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What does sustainable mean?

By Harold Watters, Ohio State University Extension agronomist

This is the legal definition: “Sustainable agriculture” was addressed by Congress in the 1990 Farm Bill. Under that law, “the term sustainable agriculture means an integrated system of plant and animal production practices having a site-specific application that will, over the long term:

  • satisfy human food and fiber needs;
  • enhance environmental quality and the natural resource base upon which the agricultural economy depends;
  • make the most efficient use of non-renewable resources and on-farm resources and integrate, where appropriate, natural biological cycles and controls;
  • sustain the economic viability of farm operations; and
  • enhance the quality of life for farmers and society as a whole.”

Above from the National Agriculture Library: https://www.nal.usda.gov/afsic/sustainable-agriculture-definitions-and-terms#toc2 and: https://www.nal.usda.gov/afsic/sustainable-agriculture-definitions-and-terms.

Is your operation sustainable based upon the points above:

  • Yes, we produce food and fiber to satisfy human needs
  • Enhance environmental quality — we are headed that direction, some are there already. I think every producer I talk to wants to improve the soil on their farm, and again we are moving the right direction. Reducing tillage would help though.
  • Non-renewable and on-farm resources — again we are getting better. I think farmers are the ultimate tinkerers of the world. They are always making something already on the farm fit a new use. Manure should stay near where it is produced. If a dairy buys silage from a neighbor for their cows, then the manure goes back to those fields. This makes sense.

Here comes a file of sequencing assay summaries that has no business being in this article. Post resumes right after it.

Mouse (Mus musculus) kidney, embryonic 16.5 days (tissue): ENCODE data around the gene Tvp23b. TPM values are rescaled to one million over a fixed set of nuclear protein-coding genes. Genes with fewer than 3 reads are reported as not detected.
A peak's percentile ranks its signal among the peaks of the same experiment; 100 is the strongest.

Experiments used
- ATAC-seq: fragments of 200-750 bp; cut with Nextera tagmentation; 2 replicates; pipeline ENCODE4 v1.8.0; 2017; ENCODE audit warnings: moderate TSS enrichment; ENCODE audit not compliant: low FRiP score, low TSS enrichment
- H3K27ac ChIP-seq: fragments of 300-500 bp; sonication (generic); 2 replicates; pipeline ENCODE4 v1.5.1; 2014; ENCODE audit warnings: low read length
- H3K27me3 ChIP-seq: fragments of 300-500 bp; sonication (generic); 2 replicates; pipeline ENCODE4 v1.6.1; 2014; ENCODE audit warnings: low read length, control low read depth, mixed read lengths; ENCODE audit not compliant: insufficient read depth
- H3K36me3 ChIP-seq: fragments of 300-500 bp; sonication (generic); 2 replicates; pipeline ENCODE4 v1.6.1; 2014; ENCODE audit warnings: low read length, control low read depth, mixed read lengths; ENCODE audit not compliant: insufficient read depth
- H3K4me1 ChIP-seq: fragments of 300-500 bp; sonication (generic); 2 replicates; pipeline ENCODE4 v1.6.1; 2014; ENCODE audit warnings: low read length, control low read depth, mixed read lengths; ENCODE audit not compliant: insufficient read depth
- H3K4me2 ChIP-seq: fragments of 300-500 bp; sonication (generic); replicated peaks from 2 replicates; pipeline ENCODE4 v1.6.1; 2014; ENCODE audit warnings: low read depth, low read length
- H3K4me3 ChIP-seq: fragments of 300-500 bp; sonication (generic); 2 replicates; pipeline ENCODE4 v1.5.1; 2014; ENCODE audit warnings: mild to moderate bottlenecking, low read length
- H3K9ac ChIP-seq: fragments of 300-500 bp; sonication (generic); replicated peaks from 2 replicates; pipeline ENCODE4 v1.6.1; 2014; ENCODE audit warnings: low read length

• Economic viability — we try. When politics and trade policy doesn’t get in the way we do pretty well. Dairy farms today may be an exception, but some are doing well and more are moving that direction too.
  • Enhance the quality of life — again we are trying. That certainly is our goal.

Over the past three years now I have been attending some “alternative agriculture” conferences in Indianapolis, in Omaha, in Madison and Columbia Missouri – one was in north central Ohio even. Generally, they say that without sustainable practices our farms will not continue to produce food, forages or fiber.

A big supporter of the Sustainable Agronomy Conference I attended last summer were the Field to Market folks. Who are they? The group consists of people you know — American Farmland Trust, the Nature Conservancy, Kellogg’s, NCGA, Soil Health Partnership, Coca-Cola, Walmart, McDonalds, and many more. Field to Market: The Alliance for Sustainable Agriculture is a diverse collaboration working to create productive and profitable opportunities across the agricultural value chain for continuous improvements in environmental outcomes. Their work is “grounded in science-based tools and resources, unparalleled, system-wide collaboration and increased supply-chain transparency.” They have a Field Print calculator that helps you document your practices and helps lead you to improved sustainability.

While attending the Ohio Grain Growers Symposium in December I heard about the OACI plans to help us document our practices. That is a theme that comes up a lot in the sustainability presentations. Who are they?